I got a note yesterday that, with the author’s permission, I’m posting in order to answer her questions:
I follow you on Twitter and have bookmarked your blog; additionally, I
have read many of your pieces at various other blogs. In particular, I
loved your piece for Relevant (Beauty vs. Sexuality) and the one you
wrote recently about Jesus coming as a man being essential to His
being the ultimate role model (I shed a few tears over that one). But,
I’ve also read a lot of backlash over your pieces, particularly from
the Christian community; at times, I’m ashamed to be a part of that
community but I am in no way ashamed of my Savior Jesus or being a
follower of His. I guess I just wanted to ask you this: where do you
stand, religiously? And how do you feel about your past- particularly
when it gets thrown into your face? How do you reconcile what
happened, the choices you made, with your current profession (speaking
on behalf of women)? Do you think people, particularly these victims
of abuse who claim you have no right to speak without identifying your
past, have a right to ask that? I suppose I would
just love to have some of my own confusion cleared up so I can
understand your platform. Please continue to write- though I may not
agree with everything you say, I do enjoy reading your writings very
(I added the hyperlinks to Kayla’s note.)
I’ll get to Kayla’s specific questions further down.
It’s been a while since I’ve written an update on the huge controversy that erupted in December. I can’t imagine that many regular readers are unfamiliar with what’s gone on, but one of the best (if imperfect) summaries ran in The Atlantic in mid-February. It’s as close to a fair recounting of the situation as exists.
I did a video interview about the blow-up in January 17 with the Feminist Theologian, click here for links to the four-part series.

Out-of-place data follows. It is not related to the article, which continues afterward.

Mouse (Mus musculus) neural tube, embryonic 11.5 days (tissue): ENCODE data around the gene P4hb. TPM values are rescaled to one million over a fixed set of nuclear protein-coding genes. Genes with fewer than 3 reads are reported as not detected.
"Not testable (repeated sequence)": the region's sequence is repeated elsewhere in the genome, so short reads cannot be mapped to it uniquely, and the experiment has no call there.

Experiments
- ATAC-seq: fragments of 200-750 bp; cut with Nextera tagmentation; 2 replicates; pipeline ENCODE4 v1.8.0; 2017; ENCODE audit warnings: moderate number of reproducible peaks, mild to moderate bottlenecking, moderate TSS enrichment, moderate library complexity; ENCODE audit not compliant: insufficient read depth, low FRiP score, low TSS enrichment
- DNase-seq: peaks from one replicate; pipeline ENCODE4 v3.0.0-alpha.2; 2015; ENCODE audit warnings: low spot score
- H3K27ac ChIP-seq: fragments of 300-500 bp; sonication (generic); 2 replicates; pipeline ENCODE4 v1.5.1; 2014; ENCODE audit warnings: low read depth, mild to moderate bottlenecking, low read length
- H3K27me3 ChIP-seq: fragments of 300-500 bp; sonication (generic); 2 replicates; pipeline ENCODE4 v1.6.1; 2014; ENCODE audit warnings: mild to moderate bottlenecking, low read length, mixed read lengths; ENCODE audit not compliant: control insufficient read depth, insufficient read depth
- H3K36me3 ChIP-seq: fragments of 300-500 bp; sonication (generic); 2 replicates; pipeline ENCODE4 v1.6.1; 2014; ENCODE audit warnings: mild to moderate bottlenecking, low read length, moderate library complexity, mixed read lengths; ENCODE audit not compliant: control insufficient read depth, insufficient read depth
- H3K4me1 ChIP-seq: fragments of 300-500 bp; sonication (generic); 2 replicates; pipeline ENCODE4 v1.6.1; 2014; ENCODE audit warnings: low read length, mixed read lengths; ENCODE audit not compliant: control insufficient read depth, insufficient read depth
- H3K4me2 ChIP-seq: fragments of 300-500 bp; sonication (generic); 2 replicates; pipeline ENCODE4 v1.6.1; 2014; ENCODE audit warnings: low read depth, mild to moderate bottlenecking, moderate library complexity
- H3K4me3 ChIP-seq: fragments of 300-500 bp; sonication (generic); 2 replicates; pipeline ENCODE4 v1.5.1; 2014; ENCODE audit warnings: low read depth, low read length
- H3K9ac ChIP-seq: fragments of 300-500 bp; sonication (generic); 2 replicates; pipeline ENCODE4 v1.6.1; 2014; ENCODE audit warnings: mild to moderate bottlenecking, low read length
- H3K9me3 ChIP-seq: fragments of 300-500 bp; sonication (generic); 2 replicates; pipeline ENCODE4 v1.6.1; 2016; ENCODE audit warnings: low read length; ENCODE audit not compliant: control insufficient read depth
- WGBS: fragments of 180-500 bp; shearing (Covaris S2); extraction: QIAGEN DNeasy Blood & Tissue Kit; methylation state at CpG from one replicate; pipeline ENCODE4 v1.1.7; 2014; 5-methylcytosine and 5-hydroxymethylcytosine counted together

On January 24, lawyers for my employer, Pasadena City College, enjoined me from speaking or writing further about the two most controversial aspects of my past: my sexual relationships with students when I was an untenured faculty member in the 1990s and the events of June 27, 1998, in which in the midst of a drug binge, I tried to kill both myself and my ex-girlfriend with gas. As it was explained to me by the college’s counsel, the administration appreciates that my behavior as a faculty member has been above board for almost fourteen years. On the other hand, in my past writing I alluded several times to the fact that a previous PCC administration was well aware both of my unethical sexual relationships with students — and of the details of my murder/suicide attempt. I confessed both to several administrators after getting sober. Though none of those administrators are still employed by PCC, the feeling of the current college counsel is that rehashing the story cast the school in a poor light. In other words, why wasn’t I dealt with more harshly? The college wants to make clear that it takes sexual misconduct by faculty very seriously (“consensual” faculty-student relationships are now classified as misconduct thanks to a policy that did not yet exist in 1998), and as a result, would rather not have the regular reminders of their leniency in my case.
For that reason, while I can reiterate what’s already been said, I’m not to add new details, even as questions keep getting raised about my past. It’s been incredibly frustrating not to be able to respond to a great many misrepresentations. A few things I can clarify, however, while still honoring my obligations to the lawyers: